Thursday, April 28, 2022

Thrill by Patricia Wallace

by Patricia Wallace
1990 Zebra

A billionaire opens a theme park, imaginatively called "The Park". At the end, several rides malfunction, causing several fatalities. In the middle, several hundred pages of nothing. Part of the problem is that the story is a disaster novel, like Towering Inferno or Earthquake, but it's written, and branded, as a horror novel. A story can be both, Jaws comes to mind, but this effectively is a mild drama until the last few pages, though with a foreboding sense that something bad is going to happen from constant foreshadowing that goes nowhere.

The Park itself is vague. There's a high ticket price, with the implication that this is an immersive interactive setup like Westworld, but it isn't  There are three levels. The first two are standard amusement park rides, though the ride cars are usually pods. A roller coaster, a whitewater ride, a dark ride, the usual. If you score enough points, somehow, you go to level 3, which is a paintball game in the woods with robots. The book is set in the future year 1992, and there are a couple of touches, like the guests' ID card doubling as a credit card, which I don't think Disney had by that time.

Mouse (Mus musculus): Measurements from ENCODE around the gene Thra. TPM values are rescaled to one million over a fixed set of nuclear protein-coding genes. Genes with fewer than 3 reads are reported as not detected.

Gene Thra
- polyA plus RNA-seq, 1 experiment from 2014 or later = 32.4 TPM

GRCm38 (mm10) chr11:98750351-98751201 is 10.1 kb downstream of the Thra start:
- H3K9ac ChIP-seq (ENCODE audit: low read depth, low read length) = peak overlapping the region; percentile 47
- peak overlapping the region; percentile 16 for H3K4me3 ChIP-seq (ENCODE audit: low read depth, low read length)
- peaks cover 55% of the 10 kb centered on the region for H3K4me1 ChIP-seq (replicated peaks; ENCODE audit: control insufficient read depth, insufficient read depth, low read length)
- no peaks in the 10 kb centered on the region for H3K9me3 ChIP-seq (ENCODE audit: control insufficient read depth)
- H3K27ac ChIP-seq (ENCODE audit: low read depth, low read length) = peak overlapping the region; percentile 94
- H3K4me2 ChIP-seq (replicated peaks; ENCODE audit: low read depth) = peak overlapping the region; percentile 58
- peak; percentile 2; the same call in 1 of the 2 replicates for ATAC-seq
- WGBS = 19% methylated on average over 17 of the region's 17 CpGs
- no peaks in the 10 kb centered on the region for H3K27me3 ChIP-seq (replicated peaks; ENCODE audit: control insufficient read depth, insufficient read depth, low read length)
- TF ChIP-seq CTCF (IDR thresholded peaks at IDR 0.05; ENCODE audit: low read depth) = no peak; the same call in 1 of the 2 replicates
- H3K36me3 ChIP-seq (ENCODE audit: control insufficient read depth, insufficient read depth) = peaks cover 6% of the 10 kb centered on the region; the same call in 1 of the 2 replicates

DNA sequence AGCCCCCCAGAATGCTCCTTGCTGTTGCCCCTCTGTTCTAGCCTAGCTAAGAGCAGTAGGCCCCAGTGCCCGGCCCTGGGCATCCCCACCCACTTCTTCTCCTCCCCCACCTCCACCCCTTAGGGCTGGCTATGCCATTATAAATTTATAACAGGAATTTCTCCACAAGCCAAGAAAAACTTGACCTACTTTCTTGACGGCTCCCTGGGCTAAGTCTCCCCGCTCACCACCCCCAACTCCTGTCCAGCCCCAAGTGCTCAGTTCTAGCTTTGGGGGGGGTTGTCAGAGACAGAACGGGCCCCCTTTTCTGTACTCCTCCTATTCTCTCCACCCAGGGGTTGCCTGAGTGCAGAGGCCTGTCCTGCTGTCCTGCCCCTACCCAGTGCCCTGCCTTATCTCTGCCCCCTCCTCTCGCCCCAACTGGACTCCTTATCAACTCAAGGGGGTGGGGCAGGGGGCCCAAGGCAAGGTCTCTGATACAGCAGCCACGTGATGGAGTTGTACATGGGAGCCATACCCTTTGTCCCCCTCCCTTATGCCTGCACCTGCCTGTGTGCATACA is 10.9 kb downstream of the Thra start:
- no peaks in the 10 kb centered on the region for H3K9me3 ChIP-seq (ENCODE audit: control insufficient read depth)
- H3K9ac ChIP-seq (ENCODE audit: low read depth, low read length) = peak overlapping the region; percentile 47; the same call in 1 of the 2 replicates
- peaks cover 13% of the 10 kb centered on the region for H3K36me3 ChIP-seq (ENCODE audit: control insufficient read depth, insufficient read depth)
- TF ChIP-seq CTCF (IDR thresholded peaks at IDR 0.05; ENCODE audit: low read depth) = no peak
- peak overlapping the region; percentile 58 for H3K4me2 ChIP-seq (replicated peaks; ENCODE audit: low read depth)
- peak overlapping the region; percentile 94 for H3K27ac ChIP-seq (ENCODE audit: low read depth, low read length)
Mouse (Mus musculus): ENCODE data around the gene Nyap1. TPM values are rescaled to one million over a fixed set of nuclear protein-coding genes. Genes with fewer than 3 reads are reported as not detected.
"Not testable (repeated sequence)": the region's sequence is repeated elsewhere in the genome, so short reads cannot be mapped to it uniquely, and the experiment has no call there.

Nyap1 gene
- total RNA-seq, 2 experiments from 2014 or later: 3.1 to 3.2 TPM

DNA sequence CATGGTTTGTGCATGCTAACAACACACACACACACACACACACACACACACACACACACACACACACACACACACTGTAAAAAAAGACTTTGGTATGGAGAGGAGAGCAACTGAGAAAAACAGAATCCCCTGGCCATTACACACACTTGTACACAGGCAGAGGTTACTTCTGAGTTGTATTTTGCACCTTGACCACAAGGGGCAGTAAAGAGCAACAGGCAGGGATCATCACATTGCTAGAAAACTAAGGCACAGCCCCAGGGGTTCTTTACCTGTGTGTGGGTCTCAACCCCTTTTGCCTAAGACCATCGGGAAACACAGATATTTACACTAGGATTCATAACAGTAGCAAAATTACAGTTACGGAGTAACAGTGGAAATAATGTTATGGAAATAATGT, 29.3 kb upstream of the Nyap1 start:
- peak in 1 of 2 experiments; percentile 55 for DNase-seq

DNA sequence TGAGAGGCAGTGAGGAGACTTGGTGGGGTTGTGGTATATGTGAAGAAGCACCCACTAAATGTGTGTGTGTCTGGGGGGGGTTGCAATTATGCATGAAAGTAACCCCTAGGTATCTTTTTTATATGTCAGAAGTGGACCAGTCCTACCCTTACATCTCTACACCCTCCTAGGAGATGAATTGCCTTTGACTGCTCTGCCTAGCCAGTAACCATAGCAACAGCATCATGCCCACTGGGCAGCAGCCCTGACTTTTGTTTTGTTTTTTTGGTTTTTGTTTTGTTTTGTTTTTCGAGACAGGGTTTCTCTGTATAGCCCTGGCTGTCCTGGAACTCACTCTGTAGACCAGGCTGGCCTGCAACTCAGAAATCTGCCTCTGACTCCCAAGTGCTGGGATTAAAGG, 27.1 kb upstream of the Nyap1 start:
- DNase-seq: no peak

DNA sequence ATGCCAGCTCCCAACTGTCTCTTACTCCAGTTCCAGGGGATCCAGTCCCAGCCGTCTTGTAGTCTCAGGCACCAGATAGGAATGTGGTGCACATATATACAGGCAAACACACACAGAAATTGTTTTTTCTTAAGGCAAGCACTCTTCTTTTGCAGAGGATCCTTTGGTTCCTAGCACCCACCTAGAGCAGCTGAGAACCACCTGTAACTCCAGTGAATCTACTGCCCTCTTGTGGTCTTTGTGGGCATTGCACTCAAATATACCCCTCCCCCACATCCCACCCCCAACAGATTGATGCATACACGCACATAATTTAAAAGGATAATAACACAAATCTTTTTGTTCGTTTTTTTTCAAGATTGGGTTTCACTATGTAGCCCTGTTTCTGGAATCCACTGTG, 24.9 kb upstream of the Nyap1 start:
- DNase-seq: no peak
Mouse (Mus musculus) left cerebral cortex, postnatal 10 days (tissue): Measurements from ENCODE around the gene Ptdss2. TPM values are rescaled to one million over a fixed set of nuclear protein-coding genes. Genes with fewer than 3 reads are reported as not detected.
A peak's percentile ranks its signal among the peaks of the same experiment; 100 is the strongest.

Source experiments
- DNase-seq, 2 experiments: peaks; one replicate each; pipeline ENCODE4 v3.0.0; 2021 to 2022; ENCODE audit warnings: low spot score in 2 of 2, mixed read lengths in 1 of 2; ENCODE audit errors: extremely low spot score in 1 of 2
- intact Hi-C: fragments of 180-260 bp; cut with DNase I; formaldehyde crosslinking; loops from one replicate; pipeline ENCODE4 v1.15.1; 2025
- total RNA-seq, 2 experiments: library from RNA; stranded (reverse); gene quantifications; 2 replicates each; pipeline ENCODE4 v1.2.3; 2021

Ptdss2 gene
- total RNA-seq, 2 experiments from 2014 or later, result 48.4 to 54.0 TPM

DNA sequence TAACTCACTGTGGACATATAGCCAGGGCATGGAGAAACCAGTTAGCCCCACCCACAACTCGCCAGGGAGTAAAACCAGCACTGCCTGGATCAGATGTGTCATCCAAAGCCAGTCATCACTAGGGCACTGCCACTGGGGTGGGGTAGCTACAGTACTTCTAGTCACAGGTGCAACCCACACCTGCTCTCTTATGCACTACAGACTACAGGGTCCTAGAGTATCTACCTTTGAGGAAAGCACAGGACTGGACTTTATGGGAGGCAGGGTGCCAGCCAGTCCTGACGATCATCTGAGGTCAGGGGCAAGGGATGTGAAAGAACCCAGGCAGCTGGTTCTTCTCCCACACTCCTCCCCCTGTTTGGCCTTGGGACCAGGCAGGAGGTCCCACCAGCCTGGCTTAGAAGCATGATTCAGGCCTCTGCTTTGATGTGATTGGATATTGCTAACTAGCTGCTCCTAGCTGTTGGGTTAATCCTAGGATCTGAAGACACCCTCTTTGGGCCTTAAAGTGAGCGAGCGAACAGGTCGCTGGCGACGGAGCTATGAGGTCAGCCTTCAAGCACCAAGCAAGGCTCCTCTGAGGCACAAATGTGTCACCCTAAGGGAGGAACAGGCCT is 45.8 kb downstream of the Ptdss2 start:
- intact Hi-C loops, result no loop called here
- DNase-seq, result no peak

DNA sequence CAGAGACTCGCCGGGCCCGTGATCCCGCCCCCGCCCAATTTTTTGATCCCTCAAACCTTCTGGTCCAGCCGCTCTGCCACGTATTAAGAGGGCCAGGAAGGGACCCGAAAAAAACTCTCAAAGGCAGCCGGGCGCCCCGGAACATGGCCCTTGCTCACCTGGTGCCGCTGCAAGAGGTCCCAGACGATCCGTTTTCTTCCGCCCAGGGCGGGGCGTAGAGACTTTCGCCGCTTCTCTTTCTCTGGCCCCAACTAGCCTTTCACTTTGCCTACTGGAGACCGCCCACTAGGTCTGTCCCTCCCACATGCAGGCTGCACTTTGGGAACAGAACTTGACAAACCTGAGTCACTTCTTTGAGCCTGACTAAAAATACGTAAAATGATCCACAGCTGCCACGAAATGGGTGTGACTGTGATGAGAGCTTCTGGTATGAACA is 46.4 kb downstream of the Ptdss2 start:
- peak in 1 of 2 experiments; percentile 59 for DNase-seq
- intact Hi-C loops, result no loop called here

The story, such that it is, follows the billionaire, his young engineer genius, a nurse, some underprivileged children there for the grand opening, and a couple of guests. There are some minor injuries in the rides, mostly the guests fault. One of the guests gets himself killed (offpage) in an accident while attempting industrial espionage, which is the only horrific element in the fist 90% of the book. At the end the kids fight the robots, who malfunction and shoot lightning out of their hands instead of paintballs, and some guests are killed in malfunctioning rides, all but a couple off page.

Along the way we're teased sabotage, insect swarms, and the ghost of a murderous hermit as the face of the eventual horror. This don't come across as red herrings as much as foreshadowing scenes that never happen. In the end it's magnetic anomalies. Maybe, whatever. The book even runs down the lost threads, not to wrap them up, more to say "I didn't forget, I just don't care".

Unscary, nonsensical, unfocused, dull, and overlong.

Kindle ebook and paperback from Amazon

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